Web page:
Furthermore, the defendant's act is liable because she was conscious about her actions; the defendant stated that she did not want the relationship to dissolve.  If the act is not conscious and without intent, it remains liable and criminally neglectful.  Many behavioral scientists question if the offending behavior falls under unconscious causation and if so, can consciousness be the immediate cause of behavior?  Maybe this is why not many behaviorist or psychologists are expert witnesses in these cases.  Nevertheless, I concur with Supreme Court Justice Oliver Wendell Holmes comment, Even a dog distinguishes between being stumbled over and being kicked (p 47)

One international case is similar to People v Jensen, 222 Mich App 575; 564 NW2d 192 (1997), defendant Stephen Kelly of Glenochil Scotland, was one of 14 incarcerated drug users infected with HIV by sharing needles with other inmates.  Due to his knowledge of being HIV positive, he participated in the prison’s program receiving counseling, testing, etc.  The defendant engaged in unprotected sex with a female, infecting her with the virus.  The Glenochil Court sentenced the defendant to five years of imprisonment for recklessly transmitting HIV. This sentence is said to be harsh according to international standards.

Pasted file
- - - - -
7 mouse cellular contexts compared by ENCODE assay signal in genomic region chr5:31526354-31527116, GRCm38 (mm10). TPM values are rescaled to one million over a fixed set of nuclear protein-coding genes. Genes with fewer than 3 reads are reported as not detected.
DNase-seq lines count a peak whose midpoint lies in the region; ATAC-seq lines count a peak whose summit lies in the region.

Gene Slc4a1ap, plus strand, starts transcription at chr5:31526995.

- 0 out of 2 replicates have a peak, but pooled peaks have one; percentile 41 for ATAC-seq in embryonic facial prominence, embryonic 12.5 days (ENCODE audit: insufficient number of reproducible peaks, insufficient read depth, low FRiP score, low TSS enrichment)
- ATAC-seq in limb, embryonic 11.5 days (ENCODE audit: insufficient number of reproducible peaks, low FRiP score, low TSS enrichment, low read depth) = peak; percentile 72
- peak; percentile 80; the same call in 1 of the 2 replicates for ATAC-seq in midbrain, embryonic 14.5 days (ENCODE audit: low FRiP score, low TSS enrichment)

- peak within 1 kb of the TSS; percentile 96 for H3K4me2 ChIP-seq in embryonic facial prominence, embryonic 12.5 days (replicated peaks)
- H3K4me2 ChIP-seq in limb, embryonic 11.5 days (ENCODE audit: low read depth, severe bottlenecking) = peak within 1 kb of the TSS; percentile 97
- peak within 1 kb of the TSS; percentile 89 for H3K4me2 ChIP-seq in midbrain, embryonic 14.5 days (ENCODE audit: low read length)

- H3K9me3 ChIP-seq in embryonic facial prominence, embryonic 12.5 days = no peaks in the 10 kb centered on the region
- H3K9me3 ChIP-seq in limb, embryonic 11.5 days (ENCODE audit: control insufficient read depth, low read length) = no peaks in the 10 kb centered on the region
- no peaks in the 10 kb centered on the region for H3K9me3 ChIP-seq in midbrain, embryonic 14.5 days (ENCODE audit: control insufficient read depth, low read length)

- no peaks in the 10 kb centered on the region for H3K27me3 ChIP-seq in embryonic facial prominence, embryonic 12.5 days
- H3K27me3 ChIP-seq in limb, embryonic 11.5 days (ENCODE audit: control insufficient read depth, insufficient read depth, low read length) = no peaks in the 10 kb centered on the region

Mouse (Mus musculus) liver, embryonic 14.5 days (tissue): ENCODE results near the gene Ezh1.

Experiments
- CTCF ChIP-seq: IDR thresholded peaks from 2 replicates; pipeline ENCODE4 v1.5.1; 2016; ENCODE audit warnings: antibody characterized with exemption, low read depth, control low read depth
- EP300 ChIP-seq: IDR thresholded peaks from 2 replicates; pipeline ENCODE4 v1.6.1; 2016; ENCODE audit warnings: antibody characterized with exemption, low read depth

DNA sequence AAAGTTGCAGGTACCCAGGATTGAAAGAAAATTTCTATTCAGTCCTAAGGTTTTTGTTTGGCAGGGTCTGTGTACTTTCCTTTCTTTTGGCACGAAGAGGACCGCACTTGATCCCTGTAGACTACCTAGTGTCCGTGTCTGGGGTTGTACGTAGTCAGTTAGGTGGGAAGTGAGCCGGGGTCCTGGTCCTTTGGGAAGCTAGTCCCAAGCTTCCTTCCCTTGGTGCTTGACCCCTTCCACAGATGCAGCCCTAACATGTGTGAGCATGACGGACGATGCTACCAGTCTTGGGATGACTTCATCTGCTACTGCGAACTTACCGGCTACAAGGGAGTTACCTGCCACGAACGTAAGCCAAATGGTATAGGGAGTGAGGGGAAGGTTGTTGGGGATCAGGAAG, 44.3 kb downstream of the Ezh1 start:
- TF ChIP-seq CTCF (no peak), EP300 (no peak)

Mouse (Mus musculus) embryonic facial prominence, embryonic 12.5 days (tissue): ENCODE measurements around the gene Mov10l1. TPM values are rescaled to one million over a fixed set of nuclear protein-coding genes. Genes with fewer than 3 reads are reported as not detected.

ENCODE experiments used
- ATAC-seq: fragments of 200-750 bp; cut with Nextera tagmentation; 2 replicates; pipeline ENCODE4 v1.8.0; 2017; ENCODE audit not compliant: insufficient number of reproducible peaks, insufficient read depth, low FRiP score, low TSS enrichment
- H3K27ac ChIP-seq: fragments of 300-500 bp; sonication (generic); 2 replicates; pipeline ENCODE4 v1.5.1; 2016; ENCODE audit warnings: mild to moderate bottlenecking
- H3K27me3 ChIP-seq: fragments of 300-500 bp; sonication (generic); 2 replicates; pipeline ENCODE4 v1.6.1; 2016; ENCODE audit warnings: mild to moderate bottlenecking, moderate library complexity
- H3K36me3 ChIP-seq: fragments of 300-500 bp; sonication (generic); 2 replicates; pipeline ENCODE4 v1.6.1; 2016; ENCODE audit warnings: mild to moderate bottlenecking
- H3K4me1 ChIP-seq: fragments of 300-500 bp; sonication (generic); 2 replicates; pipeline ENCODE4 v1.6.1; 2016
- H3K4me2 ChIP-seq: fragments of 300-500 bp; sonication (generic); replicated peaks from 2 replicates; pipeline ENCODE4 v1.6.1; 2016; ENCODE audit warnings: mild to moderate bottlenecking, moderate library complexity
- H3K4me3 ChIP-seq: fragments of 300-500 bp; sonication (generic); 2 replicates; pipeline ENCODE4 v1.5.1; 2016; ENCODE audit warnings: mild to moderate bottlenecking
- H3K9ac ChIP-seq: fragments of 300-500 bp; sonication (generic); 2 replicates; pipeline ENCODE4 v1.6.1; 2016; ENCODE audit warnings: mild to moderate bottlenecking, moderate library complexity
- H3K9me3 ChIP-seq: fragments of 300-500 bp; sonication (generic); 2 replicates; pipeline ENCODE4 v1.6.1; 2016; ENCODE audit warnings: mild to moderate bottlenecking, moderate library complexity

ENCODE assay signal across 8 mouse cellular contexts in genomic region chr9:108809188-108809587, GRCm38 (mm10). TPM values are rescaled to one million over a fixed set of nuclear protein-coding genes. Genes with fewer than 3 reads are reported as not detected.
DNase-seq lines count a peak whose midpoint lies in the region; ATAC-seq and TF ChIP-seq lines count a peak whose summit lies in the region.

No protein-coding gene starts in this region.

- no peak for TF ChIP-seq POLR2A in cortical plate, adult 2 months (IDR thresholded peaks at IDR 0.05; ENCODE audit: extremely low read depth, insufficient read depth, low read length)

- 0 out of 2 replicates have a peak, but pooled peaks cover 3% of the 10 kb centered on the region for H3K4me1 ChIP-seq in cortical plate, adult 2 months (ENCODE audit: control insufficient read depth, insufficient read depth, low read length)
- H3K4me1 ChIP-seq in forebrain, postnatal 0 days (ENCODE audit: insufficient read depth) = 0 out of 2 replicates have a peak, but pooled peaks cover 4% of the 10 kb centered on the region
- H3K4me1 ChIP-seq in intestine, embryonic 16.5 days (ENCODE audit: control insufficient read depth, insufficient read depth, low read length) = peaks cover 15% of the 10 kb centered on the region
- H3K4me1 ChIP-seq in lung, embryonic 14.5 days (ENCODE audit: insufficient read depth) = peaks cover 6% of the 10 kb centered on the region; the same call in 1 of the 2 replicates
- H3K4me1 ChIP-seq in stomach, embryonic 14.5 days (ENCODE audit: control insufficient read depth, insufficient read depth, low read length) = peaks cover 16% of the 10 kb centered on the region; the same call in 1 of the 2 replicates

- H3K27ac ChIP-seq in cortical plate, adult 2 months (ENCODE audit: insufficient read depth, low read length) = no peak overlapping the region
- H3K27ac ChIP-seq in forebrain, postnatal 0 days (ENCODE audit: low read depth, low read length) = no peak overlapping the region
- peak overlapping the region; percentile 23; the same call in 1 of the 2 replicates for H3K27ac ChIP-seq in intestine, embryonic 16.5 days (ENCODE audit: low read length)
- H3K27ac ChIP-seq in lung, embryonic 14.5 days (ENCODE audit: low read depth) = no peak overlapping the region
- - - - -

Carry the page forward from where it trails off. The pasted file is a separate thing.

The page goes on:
In conclusion, I support the decision of the aforementioned cases because anyone who engages in sexual intercourse, with the knowledge of their AIDS or HIV positive status, has jeopardized the health and well-being of that partner, an act that can lead to death.  The accused should not only endure criminal prosecution but civilly as well, providing restitution to the victim.  This is a very self-centered crime and although the courts provide some monetary relief to the victims, but there many variables to take into consideration,